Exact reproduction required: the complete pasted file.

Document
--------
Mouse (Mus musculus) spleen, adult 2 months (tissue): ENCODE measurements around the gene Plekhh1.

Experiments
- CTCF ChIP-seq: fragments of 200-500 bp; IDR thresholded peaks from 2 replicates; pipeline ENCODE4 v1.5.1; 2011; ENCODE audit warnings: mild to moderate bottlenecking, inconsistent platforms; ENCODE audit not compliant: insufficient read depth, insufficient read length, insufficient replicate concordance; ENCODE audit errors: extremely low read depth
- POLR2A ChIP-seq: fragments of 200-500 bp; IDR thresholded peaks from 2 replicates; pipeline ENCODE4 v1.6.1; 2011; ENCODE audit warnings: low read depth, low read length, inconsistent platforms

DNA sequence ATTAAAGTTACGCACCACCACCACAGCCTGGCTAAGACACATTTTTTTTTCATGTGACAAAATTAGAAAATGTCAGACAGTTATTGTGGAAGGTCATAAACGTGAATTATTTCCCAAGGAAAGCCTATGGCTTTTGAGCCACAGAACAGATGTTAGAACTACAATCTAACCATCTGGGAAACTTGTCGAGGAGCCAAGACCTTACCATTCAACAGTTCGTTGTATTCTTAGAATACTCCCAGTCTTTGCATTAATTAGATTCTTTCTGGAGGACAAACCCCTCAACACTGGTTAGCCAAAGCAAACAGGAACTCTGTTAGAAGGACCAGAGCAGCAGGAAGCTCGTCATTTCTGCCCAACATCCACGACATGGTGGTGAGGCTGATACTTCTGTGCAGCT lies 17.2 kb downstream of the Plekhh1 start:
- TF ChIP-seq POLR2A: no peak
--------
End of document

Mouse (Mus musculus) spleen, adult 2 months (tissue): ENCODE measurements around the gene Plekhh1.

Experiments
- CTCF ChIP-seq: fragments of 200-500 bp; IDR thresholded peaks from 2 replicates; pipeline ENCODE4 v1.5.1; 2011; ENCODE audit warnings: mild to moderate bottlenecking, inconsistent platforms; ENCODE audit not compliant: insufficient read depth, insufficient read length, insufficient replicate concordance; ENCODE audit errors: extremely low read depth
- POLR2A ChIP-seq: fragments of 200-500 bp; IDR thresholded peaks from 2 replicates; pipeline ENCODE4 v1.6.1; 2011; ENCODE audit warnings: low read depth, low read length, inconsistent platforms

DNA sequence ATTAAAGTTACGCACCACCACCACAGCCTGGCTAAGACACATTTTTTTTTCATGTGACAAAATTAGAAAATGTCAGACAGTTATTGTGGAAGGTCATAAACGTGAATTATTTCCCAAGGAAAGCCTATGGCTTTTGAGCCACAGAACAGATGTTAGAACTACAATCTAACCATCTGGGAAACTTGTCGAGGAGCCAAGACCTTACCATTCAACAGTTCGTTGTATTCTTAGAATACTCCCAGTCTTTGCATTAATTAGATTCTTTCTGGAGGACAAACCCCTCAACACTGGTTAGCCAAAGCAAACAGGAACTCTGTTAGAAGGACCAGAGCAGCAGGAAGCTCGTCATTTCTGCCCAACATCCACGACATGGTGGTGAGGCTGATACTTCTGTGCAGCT lies 17.2 kb downstream of the Plekhh1 start:
- TF ChIP-seq POLR2A: no peak